Anyone who has ever visited Times Square knows exactly how touristy the typical bus tours and walking tours in NYC can be. Still, guided tours aren’t just for the most well-known New York attractions: They can also give you a behind-the-scenes look at what some call the “secret New York.” Some of the most beautiful NYC buildings, coolest abandoned places and most exclusive social clubs will only allow a few lucky tour groups inside. That’s an experience you definitely won’t get on a hop-on hop-off bus.
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Things in NYC you can only do on guided tours
What would the Met be like without hordes of tourists clogging every gallery? You can finally find out for yourself on an EmptyMet Tour that allows a select group of 25 people into the museum early in the morning. Take our word for it: There’s nothing quite like standing in front of the marble statue of Aphrodite or the Temple of Dendur in silence.
First founded in 1888, the Players (as it’s known to members) still occupies the same Gothic Revival mansion along the edge of Gramercy Park. If you’re not a budding thespian or patron of the arts, the only way you’ll see inside those double doors is on a tour. Peep the ornate Gilded Age decorations, Norman Rockwell painting and the pool cue Mark Twain once used on a two-hour tour of the building.
Though it has since been surpassed in stature, the Woolworth Building was the tallest building in the world from 1913 to 1930. Today, the Gothic Revival tower is closed to the public with the exception of the lobby, mezzanine level and lower level, which you can only visit on guided architectural tours. The stained glass, intricate mosaics, vaulted golden ceiling and murals of Labor and Commerce are really something spectacular to behold.
Discover remnants of the old Penn Station
What with the rampant delays, crumbling tracks and mysterious liquid leaking from the ceiling, Penn Station doesn’t exactly seem like a place you’d like to visit voluntarily. Still, there’s something remarkable behind the chain restaurants and nasty benches: remnants of the original structure that survived demolition in 1963. Join this 90-minute guided tour to locate more than a dozen odds and ends left over from the station’s earlier incarnation. This is one tour where you’re actually encouraged to touch the artifacts.
Photograph: Courtesy CC/Wikimedia Commons/Alan Turkus
The vault inside the Federal Reserve is the largest gold repository in the world, holding an astonishing 508,000 gold bars weighing more than 6,350 tons. The only way the building is able to support that weight is by setting the vault directly onto Manhattan’s bedrock. Tourists can enter the vault through free guided tours held twice a day every weekday, but be forewarned: These unique tours fill up quickly. The Federal Reserve releases new dates every month on a rolling basis, so be prepared to check the website daily to reserve a spot.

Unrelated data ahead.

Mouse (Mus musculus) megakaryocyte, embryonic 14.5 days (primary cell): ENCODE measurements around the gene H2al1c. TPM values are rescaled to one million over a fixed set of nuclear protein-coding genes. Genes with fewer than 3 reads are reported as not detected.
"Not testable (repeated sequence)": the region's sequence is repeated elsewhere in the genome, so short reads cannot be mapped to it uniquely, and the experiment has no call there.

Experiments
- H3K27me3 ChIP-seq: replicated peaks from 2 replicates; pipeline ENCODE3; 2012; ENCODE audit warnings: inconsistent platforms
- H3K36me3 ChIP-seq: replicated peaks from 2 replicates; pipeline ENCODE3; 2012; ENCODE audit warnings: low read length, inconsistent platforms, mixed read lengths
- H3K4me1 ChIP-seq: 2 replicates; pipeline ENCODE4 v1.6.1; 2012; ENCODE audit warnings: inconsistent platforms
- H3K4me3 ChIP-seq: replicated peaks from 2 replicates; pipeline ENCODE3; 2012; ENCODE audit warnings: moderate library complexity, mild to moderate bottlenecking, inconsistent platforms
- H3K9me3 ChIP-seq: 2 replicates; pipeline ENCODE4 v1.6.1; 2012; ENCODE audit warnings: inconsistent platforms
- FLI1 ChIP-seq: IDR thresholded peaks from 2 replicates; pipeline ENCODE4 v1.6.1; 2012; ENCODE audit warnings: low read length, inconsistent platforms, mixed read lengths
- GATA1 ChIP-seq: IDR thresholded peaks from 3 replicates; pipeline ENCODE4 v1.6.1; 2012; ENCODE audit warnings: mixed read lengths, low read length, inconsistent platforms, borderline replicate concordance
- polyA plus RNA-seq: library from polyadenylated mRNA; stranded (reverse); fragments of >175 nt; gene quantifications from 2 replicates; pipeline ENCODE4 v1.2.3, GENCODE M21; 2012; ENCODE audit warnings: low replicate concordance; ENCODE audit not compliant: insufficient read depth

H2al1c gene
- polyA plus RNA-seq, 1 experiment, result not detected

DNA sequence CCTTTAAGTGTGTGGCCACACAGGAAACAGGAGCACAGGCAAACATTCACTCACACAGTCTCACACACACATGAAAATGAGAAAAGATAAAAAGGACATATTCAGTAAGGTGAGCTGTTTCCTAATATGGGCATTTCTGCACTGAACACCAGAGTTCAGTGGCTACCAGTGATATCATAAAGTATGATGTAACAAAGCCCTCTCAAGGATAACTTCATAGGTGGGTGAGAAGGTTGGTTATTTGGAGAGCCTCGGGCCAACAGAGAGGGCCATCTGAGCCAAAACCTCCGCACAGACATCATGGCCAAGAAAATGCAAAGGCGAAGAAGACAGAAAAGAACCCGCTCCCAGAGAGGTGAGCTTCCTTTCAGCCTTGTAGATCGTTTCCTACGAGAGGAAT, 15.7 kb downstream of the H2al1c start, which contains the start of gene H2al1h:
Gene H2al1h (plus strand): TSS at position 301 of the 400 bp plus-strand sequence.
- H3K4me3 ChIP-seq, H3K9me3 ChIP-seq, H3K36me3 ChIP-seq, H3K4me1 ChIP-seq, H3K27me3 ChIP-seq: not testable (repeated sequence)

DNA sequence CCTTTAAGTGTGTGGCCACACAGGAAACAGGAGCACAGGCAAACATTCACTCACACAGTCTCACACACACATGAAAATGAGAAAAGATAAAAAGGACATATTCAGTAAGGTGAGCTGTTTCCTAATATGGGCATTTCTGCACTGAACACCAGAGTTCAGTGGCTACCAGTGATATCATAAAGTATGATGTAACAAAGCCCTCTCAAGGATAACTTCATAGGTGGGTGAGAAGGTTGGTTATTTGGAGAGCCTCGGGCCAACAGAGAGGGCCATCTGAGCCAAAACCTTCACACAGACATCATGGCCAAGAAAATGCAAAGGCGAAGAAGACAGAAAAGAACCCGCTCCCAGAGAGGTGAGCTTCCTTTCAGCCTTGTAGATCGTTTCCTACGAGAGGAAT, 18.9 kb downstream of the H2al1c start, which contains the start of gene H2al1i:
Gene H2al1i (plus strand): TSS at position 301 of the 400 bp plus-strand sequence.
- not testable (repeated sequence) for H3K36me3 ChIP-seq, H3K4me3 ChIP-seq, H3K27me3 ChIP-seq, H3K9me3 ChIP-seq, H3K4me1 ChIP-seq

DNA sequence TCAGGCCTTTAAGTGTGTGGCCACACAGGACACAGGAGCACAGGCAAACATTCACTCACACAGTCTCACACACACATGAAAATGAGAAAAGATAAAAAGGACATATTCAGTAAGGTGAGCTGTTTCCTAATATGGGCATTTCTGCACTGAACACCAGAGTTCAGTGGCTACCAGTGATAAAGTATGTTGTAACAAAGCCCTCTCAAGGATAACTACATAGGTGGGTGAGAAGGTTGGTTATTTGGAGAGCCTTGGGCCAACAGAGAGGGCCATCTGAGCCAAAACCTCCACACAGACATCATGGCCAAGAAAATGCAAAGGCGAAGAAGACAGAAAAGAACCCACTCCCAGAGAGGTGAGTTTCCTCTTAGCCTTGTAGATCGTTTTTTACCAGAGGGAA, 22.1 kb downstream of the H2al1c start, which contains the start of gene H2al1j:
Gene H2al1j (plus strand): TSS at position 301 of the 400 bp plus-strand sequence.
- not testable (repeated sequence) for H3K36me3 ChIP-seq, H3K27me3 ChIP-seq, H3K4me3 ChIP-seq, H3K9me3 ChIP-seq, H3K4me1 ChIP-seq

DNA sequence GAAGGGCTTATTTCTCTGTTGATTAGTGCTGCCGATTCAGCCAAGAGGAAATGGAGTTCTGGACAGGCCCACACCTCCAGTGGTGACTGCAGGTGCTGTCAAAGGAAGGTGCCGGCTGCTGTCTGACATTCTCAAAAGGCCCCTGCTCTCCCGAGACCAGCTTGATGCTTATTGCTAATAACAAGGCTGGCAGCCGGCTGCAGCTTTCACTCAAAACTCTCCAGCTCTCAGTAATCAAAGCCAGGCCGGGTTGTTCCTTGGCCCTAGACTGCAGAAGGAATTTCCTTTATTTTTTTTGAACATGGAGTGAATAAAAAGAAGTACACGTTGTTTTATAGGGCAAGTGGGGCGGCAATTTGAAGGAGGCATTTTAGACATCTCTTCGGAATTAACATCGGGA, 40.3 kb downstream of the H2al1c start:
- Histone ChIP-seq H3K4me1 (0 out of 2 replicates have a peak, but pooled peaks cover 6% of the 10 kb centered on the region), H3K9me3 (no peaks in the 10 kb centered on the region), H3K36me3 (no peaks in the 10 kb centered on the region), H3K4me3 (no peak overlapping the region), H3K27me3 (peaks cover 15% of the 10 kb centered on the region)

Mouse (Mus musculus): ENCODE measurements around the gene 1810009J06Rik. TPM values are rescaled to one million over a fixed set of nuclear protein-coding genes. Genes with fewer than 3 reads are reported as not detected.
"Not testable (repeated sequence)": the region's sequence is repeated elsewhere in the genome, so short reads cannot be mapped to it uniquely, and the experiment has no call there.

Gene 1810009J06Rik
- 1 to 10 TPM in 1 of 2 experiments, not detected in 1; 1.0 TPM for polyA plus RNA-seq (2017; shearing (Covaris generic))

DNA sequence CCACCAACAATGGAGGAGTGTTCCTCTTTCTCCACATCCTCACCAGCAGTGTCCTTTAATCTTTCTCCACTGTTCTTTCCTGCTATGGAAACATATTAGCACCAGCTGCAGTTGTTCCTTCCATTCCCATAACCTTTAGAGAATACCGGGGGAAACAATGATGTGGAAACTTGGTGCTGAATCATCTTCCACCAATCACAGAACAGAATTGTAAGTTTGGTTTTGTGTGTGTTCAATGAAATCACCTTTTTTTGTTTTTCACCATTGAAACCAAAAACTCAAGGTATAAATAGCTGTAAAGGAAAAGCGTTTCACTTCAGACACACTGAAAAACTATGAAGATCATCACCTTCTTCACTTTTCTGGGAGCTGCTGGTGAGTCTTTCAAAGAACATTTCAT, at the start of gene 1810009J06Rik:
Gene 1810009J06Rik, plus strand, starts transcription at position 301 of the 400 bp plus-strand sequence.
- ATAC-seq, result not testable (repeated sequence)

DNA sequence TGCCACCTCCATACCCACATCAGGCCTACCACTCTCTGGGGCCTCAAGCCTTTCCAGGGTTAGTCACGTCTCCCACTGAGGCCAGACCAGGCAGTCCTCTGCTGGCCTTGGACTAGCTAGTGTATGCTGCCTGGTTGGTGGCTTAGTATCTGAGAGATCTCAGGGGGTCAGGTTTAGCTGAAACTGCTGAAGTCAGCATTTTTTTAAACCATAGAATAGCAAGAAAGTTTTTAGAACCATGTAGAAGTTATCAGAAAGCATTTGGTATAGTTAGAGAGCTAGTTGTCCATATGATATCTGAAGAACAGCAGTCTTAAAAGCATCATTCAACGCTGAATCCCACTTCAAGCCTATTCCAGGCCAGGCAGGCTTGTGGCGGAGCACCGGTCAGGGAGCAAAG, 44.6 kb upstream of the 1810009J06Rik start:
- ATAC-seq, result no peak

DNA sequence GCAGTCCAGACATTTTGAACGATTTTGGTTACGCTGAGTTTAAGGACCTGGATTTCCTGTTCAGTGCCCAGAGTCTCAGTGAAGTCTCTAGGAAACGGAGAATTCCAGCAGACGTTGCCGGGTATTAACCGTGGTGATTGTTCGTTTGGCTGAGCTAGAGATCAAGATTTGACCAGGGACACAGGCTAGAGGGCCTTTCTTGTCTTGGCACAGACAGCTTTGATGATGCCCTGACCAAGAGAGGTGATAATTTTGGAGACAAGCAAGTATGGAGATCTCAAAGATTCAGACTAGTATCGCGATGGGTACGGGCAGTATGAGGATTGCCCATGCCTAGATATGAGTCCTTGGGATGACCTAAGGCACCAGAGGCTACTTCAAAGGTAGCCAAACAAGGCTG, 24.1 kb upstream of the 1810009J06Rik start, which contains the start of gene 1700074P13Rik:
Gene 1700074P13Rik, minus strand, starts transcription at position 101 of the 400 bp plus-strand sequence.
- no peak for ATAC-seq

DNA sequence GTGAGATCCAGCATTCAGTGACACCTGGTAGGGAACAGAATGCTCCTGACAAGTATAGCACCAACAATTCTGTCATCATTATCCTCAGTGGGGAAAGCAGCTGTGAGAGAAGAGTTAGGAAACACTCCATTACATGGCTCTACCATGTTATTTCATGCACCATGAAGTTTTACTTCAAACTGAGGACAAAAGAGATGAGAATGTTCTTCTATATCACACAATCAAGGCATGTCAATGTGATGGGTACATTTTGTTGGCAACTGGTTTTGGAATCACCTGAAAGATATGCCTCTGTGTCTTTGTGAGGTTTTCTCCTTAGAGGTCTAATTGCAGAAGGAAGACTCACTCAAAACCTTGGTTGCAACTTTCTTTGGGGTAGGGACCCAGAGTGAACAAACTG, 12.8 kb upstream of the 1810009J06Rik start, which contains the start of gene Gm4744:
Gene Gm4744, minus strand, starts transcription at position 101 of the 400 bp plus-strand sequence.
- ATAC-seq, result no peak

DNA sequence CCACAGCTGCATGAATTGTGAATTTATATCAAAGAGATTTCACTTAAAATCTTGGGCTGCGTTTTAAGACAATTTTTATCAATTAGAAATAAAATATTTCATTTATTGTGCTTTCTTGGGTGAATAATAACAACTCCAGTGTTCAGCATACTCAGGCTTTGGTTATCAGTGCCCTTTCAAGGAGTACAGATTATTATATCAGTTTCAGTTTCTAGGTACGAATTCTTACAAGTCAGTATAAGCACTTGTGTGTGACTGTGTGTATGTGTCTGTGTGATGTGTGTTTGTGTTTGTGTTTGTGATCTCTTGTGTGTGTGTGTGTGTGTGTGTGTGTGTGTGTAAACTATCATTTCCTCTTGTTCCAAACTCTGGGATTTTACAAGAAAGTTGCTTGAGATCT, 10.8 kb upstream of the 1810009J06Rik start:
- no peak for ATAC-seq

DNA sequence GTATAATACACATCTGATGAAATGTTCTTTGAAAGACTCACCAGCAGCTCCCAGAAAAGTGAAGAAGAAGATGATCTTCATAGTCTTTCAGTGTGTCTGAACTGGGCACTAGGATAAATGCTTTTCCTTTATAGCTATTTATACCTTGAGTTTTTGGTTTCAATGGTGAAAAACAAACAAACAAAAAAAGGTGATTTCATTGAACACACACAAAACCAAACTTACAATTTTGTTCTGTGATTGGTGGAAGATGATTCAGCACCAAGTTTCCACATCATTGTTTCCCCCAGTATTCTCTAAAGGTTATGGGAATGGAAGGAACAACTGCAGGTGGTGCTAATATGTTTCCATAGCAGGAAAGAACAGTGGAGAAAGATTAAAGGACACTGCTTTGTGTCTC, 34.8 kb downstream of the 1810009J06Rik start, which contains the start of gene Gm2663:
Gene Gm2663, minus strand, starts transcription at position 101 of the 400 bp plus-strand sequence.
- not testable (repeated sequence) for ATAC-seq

Photograph: Courtesy CC/Flickr/Reading Tom
Theater impresario Samuel Lionel "Roxy" Rothafel was the mastermind behind Radio City Music Hall’s entertainment program, pairing new film releases with a live orchestra and the dazzling dancing Rockettes. In recognition of his talents, interior designer Donald Deskey and architect Edward Durrell Stone gave Rothafel his own apartment inside the building. Now known as Roxy’s Suite, the space is an Art Deco masterpiece with 20-foot ceilings covered in gold leaf and cherry-paneled walls. It’s often used to host VIPs like Sir Elton John and Paul McCartney, but regular visitors can check out the luxe digs on the venue’s Stage Door Tour.
The very first subway train left the now-defunct City Hall station in 1904. Trains no longer stop here, but commuters who take the 6 train to Brooklyn Bridge station might catch a glimpse of it as the train turns from downtown to uptown. It’s a true architectural gem, complete with beautifully preserved arched ceilings, ceramic tile and electric chandeliers. The only way to get up close and personal with the station today is on one of the New York Transit Museum’s 90-minute walking tours. They’re only open to members and tend to sell out quickly, so sign up for the museum’s email list to grab your spot as soon as the next block of tickets is released.
Before the Frick Collection became a museum, it was the home of steel magnate and art connoisseur Henry Clay Frick. Most of the rooms were converted to galleries after Frick’s death when he bequeathed his collection to the public. However, the mahogany-paneled two-lane bowling alley in the basement rec room rarely has any visitors: Since it’s not up to code, the bowling alley can’t be opened to the general public. A few members might get the chance to check it out during Frick events, if they’re lucky. If you’re dying to take a look, your best bet would be to become a member, befriend a curator and cross your fingers.